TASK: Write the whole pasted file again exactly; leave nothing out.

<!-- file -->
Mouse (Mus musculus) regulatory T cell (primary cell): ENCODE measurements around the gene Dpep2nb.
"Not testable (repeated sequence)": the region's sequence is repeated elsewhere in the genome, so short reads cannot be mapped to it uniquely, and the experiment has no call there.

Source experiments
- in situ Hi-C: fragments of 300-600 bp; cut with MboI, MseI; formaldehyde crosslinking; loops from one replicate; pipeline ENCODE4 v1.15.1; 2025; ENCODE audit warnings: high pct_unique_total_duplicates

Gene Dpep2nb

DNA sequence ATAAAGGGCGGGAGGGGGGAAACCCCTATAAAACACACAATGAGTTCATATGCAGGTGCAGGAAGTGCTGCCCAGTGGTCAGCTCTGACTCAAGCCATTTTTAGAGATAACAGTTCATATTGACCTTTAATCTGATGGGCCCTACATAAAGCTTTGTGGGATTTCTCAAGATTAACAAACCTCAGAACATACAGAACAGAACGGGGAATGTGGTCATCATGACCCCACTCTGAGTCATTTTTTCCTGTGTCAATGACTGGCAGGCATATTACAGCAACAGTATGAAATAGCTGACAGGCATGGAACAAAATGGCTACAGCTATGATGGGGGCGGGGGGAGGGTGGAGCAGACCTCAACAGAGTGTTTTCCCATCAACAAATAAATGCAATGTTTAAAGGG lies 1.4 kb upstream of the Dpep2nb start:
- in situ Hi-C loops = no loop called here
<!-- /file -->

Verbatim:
Mouse (Mus musculus) regulatory T cell (primary cell): ENCODE measurements around the gene Dpep2nb.
"Not testable (repeated sequence)": the region's sequence is repeated elsewhere in the genome, so short reads cannot be mapped to it uniquely, and the experiment has no call there.

Source experiments
- in situ Hi-C: fragments of 300-600 bp; cut with MboI, MseI; formaldehyde crosslinking; loops from one replicate; pipeline ENCODE4 v1.15.1; 2025; ENCODE audit warnings: high pct_unique_total_duplicates

Gene Dpep2nb

DNA sequence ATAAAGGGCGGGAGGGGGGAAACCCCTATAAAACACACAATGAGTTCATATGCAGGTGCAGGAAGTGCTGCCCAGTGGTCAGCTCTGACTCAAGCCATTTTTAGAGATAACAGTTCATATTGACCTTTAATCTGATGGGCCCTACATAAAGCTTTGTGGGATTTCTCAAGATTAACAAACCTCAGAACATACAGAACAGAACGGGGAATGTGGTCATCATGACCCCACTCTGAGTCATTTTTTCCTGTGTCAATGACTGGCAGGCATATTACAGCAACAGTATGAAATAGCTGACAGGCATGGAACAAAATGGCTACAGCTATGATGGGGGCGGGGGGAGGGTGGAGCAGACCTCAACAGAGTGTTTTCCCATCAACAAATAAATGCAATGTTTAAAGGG lies 1.4 kb upstream of the Dpep2nb start:
- in situ Hi-C loops = no loop called here